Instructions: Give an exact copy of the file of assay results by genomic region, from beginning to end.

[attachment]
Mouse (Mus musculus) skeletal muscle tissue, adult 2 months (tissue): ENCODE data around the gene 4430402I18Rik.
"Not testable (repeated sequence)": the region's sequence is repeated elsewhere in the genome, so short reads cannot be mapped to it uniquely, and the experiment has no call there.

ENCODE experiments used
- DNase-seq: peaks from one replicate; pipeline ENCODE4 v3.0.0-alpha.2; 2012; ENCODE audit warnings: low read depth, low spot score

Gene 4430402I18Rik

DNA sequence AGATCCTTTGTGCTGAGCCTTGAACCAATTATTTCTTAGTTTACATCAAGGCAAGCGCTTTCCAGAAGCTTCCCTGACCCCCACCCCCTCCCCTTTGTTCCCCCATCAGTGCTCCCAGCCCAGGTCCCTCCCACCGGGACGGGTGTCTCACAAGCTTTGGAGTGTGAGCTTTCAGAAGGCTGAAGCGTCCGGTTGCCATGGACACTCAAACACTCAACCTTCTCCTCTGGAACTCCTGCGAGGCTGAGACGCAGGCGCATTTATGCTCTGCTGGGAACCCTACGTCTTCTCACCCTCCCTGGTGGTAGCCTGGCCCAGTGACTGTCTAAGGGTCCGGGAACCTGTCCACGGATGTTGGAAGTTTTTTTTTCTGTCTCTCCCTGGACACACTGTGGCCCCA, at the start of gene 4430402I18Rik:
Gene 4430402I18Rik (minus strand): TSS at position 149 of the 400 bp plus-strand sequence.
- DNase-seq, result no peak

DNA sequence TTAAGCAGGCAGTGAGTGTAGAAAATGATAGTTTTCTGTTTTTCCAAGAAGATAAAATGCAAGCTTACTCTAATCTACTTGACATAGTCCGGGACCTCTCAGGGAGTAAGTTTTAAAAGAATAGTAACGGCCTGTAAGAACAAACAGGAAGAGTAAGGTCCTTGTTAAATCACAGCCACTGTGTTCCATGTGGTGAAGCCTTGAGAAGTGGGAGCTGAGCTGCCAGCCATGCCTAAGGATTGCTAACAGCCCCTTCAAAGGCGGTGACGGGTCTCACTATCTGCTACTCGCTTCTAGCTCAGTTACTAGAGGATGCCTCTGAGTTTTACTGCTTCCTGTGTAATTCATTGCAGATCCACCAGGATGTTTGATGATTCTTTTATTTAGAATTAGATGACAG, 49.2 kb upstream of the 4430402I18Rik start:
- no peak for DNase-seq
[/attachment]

Mouse (Mus musculus) skeletal muscle tissue, adult 2 months (tissue): ENCODE data around the gene 4430402I18Rik.
"Not testable (repeated sequence)": the region's sequence is repeated elsewhere in the genome, so short reads cannot be mapped to it uniquely, and the experiment has no call there.

ENCODE experiments used
- DNase-seq: peaks from one replicate; pipeline ENCODE4 v3.0.0-alpha.2; 2012; ENCODE audit warnings: low read depth, low spot score

Gene 4430402I18Rik

DNA sequence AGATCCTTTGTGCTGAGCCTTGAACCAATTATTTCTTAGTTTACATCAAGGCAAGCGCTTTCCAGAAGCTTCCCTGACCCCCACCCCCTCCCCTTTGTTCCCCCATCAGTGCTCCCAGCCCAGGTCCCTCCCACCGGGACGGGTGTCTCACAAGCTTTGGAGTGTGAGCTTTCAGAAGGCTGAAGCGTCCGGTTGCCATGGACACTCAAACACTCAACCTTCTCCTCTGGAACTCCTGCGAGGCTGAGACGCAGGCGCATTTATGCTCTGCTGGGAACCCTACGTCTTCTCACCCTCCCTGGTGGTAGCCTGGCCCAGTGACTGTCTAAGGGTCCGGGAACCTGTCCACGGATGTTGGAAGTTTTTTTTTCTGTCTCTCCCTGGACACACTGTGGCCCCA, at the start of gene 4430402I18Rik:
Gene 4430402I18Rik (minus strand): TSS at position 149 of the 400 bp plus-strand sequence.
- DNase-seq, result no peak

DNA sequence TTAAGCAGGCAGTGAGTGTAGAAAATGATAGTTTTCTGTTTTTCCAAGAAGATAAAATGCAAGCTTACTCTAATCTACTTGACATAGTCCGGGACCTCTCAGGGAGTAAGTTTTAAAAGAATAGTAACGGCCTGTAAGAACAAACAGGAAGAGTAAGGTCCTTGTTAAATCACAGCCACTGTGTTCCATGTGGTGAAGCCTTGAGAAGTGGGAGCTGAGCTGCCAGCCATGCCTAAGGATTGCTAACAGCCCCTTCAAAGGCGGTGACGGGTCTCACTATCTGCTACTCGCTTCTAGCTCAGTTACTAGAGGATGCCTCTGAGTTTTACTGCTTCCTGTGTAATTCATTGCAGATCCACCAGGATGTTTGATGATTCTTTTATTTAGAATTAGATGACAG, 49.2 kb upstream of the 4430402I18Rik start:
- no peak for DNase-seq